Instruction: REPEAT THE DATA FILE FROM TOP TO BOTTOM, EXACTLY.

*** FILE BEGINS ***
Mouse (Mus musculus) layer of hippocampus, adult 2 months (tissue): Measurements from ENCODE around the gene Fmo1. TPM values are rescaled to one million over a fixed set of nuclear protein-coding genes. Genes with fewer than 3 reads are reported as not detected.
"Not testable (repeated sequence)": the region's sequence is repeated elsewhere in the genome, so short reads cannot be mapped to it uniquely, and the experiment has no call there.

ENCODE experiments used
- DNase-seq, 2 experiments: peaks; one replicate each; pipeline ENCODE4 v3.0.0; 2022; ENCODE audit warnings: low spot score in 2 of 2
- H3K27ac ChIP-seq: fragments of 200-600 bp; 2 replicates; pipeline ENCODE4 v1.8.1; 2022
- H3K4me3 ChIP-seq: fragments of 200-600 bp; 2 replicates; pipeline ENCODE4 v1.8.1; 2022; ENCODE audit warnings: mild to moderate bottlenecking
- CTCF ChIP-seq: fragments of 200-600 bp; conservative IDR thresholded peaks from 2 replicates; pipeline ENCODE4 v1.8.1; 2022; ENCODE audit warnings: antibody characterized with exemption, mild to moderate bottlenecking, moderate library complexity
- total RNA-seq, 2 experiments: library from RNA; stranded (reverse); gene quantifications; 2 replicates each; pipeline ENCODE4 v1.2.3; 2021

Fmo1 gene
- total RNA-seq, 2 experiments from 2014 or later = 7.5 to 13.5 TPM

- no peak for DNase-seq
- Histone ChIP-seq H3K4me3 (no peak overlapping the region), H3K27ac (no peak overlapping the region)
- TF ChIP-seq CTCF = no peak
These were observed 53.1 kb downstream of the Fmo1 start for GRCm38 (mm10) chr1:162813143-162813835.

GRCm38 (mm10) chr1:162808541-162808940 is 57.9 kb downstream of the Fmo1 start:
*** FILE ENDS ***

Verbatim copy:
Mouse (Mus musculus) layer of hippocampus, adult 2 months (tissue): Measurements from ENCODE around the gene Fmo1. TPM values are rescaled to one million over a fixed set of nuclear protein-coding genes. Genes with fewer than 3 reads are reported as not detected.
"Not testable (repeated sequence)": the region's sequence is repeated elsewhere in the genome, so short reads cannot be mapped to it uniquely, and the experiment has no call there.

ENCODE experiments used
- DNase-seq, 2 experiments: peaks; one replicate each; pipeline ENCODE4 v3.0.0; 2022; ENCODE audit warnings: low spot score in 2 of 2
- H3K27ac ChIP-seq: fragments of 200-600 bp; 2 replicates; pipeline ENCODE4 v1.8.1; 2022
- H3K4me3 ChIP-seq: fragments of 200-600 bp; 2 replicates; pipeline ENCODE4 v1.8.1; 2022; ENCODE audit warnings: mild to moderate bottlenecking
- CTCF ChIP-seq: fragments of 200-600 bp; conservative IDR thresholded peaks from 2 replicates; pipeline ENCODE4 v1.8.1; 2022; ENCODE audit warnings: antibody characterized with exemption, mild to moderate bottlenecking, moderate library complexity
- total RNA-seq, 2 experiments: library from RNA; stranded (reverse); gene quantifications; 2 replicates each; pipeline ENCODE4 v1.2.3; 2021

Fmo1 gene
- total RNA-seq, 2 experiments from 2014 or later = 7.5 to 13.5 TPM

- no peak for DNase-seq
- Histone ChIP-seq H3K4me3 (no peak overlapping the region), H3K27ac (no peak overlapping the region)
- TF ChIP-seq CTCF = no peak
These were observed 53.1 kb downstream of the Fmo1 start for GRCm38 (mm10) chr1:162813143-162813835.

GRCm38 (mm10) chr1:162808541-162808940 is 57.9 kb downstream of the Fmo1 start: